During the reign of the three Philips who preceded the house of Bourbon, the Spanish nation sensibly declined, and the establishment of Philip V. upon the throne gave a deadly blow to the literature of the country. Fastidiousness under many specious names, names baleful to every genuine feeling of exalted nature,— politeness, elegance, good taste, good company,—spread through the palace; and the courtiers of the foreign monarch dared not avow their attachment to their old poets, who were openly ridiculed, as was Shakspeare in England after the Restoration, and hardly defended even in secret. Luzan, a man of uncommon erudition, but of no taste or genius, undertook in his Poetica, or Reglas de la Poesia in general, to correct, as he thought, the literature of his country, by introducing Greek and French rules, and quoted the authorities of Aristotle, Rapin, Corneille, Crousaz, Lancy, and Madame Dacier, giving long extracts from their works in French, a very anti-national innovation. He embraced all the littlenesses of the French critics, narrowing every province of genius which he touched upon. He was just capable of pointing out defects, but had no comprehensive feeling for beauties. He could decry the sectaries of Gongora, who had introduced affectation among the Spanish poets; but he could not appreciate Lope de Vega or Calderon, with their disciples, whom he accuses of having violated nature in the unities of Aristotle. Some plays were translated from the French; and Augustin de Montiano wrote
two two tragedies in the French manner, in which the unities are observed, and all that in the native theatre would have been in action, is in recital. He also exhorts his countrymen to adopt the same principles, and to do better than he has done. But since his days not a single poet of merit has made his appearance in Spain; and the establishment of the French school has afflicted that poetical nation with a dramatic paralysis, from which it has not yet recovered. Toward the end of the century indeed, the house of Bourbon, in Spain, having made itself Spanish, and French influence and example having worn themselves out, a counter-revolution commenced. It required no less, however, than a man of rank and weight, a member of the Spanish academy, and royal librarian, to overbalance all who had pretensions to good taste, and called themselves good company, for such were the party of the Gallicists. Vincent Garcia de la Huerta was distinguished as a poet; but, though he was gifted with an instinct of the beautiful, he had not sufficiently studied its principles to set himself in opposition to Luzan, as a critic. He was. always impetuous, because he was always patriotic, when he had to contend with the critics of France; but in exercising his art he showed more timidity than genius, for he took a mezzo termine between the ancient drama of his country and that of the French poets, a union between which never can prevail, because the former is nature in her full attire, the latter is only that portion of nature which consists in turgid dignity. Consequently Huerta is as far removed from Lope de Vega and from Calderon, as Rdwe or Addison from Beaumont and Fletcher, Massinger, Marlowe, Webster, Ford, &c. Notwithstanding all his wellmeant patriotic efforts, and his critical virulence, he could not redeem the Spanish stage from disgrace, and bring back the oriental boldness and luxuriance which he so much valued in the character and genius of his countrymen.
It is remarkable that Spain, most rich in excellent dramatic productions, is poor in epopeas; while Italy, poor in the drama, has been luxuriant in other walks of poetry; and hence it is, that the Italian dramatists of the French school, as Maffei, Metastasio, Goldoni, Alrieri, have not injured the vernacular theatre. Even in ancient Italy, the epic, lyric and didactic are infinitely superior to the dramatic, and above all to the tragic poets. Indeed, it is remarkable how much greater perfection the epopea attained among the ancients than the drama. The epopea draws entirely upon the imagination for its resources, and describes, but does not represent actions. The drama relies upon truth; and its perfection consists in representing, uot in describing actions and passions. The faculty of imagination is more early developed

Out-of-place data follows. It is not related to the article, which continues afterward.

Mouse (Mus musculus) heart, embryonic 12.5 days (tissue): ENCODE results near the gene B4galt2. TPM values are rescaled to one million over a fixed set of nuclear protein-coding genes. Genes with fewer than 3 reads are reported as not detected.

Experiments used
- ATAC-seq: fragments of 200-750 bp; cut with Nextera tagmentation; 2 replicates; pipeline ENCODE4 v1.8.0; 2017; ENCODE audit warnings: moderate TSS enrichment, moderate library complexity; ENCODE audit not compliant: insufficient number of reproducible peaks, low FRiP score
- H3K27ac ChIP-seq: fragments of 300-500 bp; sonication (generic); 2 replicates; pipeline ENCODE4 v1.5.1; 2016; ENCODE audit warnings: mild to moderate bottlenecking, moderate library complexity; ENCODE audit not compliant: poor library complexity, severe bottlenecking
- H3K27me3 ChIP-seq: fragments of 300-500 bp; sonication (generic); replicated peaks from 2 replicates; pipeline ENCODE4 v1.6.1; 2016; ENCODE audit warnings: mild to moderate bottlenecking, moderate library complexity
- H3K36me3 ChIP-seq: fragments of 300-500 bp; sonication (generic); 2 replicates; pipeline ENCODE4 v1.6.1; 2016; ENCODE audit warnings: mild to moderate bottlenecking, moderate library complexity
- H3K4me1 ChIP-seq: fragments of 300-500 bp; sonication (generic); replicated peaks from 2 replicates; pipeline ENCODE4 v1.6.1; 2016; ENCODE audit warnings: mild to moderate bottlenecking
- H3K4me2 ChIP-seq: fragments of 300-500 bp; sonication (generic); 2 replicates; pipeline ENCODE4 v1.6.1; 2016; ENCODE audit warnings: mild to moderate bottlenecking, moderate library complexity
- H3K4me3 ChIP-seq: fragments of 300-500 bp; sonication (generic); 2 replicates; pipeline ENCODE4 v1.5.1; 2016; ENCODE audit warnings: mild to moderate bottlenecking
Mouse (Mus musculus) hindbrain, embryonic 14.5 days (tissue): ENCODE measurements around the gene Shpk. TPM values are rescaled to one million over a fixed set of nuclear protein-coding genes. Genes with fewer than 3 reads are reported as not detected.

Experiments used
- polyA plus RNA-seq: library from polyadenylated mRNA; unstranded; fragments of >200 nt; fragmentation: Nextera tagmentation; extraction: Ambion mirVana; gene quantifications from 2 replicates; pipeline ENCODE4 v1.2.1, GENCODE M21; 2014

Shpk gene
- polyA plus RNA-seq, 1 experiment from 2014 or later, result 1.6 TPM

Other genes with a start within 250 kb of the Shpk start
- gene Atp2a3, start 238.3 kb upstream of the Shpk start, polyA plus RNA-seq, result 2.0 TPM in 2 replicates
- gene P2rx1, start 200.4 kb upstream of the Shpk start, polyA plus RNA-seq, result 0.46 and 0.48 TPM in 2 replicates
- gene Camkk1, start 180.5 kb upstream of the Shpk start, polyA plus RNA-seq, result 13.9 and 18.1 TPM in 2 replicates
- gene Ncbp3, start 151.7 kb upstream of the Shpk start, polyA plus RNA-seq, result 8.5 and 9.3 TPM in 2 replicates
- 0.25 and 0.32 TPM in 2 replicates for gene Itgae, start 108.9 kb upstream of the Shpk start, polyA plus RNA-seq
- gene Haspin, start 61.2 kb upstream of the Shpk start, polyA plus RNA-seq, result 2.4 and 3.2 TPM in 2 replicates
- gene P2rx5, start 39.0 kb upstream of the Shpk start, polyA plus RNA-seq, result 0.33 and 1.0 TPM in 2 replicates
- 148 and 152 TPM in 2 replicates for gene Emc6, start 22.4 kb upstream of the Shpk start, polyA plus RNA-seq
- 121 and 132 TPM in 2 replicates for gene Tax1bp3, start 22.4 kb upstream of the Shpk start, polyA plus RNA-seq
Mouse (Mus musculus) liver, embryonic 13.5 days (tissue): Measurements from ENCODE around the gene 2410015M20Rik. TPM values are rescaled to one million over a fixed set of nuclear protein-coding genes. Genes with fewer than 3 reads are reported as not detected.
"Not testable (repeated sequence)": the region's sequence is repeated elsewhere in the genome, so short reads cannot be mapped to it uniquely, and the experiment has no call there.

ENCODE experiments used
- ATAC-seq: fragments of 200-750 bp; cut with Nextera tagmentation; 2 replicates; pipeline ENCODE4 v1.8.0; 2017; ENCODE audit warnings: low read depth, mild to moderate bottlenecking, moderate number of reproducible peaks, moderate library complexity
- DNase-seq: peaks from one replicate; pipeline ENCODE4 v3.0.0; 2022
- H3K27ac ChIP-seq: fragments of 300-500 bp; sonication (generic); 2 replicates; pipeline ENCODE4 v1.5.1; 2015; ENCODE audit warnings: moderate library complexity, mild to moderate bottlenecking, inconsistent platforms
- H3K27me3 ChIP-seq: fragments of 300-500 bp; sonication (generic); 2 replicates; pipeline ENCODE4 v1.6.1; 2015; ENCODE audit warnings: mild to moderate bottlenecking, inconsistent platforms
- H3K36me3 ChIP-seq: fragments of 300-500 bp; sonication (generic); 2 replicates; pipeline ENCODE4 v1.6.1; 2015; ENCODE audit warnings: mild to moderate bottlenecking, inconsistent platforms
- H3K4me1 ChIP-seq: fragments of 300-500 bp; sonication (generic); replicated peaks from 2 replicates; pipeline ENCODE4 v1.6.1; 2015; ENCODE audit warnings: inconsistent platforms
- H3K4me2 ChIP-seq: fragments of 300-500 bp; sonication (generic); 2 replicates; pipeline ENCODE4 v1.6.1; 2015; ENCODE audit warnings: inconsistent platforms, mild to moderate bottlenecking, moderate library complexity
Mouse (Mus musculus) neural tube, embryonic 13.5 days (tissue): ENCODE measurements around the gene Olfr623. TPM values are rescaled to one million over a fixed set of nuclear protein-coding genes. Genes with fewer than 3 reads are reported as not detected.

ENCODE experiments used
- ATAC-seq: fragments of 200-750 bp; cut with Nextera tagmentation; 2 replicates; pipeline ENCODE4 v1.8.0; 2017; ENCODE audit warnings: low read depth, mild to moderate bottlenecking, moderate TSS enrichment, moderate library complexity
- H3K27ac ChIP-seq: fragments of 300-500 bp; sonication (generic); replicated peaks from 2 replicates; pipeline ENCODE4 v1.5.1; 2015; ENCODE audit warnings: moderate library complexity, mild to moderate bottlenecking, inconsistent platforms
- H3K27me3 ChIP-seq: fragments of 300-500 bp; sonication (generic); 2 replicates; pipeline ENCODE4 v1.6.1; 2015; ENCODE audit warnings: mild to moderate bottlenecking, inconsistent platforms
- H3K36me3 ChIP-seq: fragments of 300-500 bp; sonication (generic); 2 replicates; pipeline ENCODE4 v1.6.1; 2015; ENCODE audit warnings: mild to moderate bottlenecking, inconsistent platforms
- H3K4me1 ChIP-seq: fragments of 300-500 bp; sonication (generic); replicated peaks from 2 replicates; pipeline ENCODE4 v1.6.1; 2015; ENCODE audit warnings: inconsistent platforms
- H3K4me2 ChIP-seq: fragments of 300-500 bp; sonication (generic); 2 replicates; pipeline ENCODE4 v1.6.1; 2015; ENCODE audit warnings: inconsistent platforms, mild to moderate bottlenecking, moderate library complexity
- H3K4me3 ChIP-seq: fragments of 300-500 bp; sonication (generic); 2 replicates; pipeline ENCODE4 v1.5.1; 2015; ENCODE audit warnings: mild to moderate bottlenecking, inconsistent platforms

than the faculty by which we acquire knowledge of truth, and without which, there may be fanciful description, but there cannot be vivid and faithful representation.
The baleful influence of French example was also felt in the German theatre, which began, like all others, with religious subjects. There was a kind of bonhommie, characteristic of this nation, in their early stage, which is not to be met with elsewhere. Their plays were performed by honest citizens little skilled in the art of assuming fictitious characters, and all their personages laid open their entire hearts without disguise. Opiz gave a new form to the German stage, and translated some Greek and Italian plays. Andreas Gryphius, who has been compared to Shakspeare, succeeded Opiz; but he is now forgotten. During the end of the seventeenth and beginning of the eighteenth century, this branch of German literature was as barren as the rest, when Gottsched introduced French imitation, in which he was followed by Gillert, by Elias Schlegel, Cronegk, and Weisse, whose works are particularly excellent in the genre ennuyeux. The taste for French literature was at this time predominant throughout Germany; and the success it met with, only shows that though a congeniality with the national mind may make littleness of conception tolerable, yet when transplanted into another country by mere authority, not by nature, it cannot take root and flourish. Lessing, to whose labours in many walks of literature his country owes so much, was the first who spoke of Shakspeare with admiration, notwithstanding a lingering weakness for Aristotle, and a strong submission to Diderot. His Mina de Barnhelm and EmiliaGallotti were bold innovations; but Lessing was not born a poet. The two men who completed the emancipation of the German stage, and gave it a character of nationality, were Goethe and Schiller: but they took a wrong course, particularly the former, who created an ideal domain, which it would not be very easy to suppose peopled by rational beings, and dragged into it, vi et armis, the whole human race. A constant fault of the Germans is, a morbid longing after originality; and they think it shameful to tread a path in which the trace of man can be found. All their extravagance, all their dullness, all their dissimilitude with nature, proceed from the passion of doing or saying something—no matter what—that none ever did or said before them; and, in this, they make genius consist. Goethe seems to have spoiled great powers of intellect by his unceasing struggle to avoid a resemblance with all he had ever known; and to have studied men and their works only that he might learn the better how to be unlike them. Rather than enter into the world of realities, he resigned himself to be eternally blown about in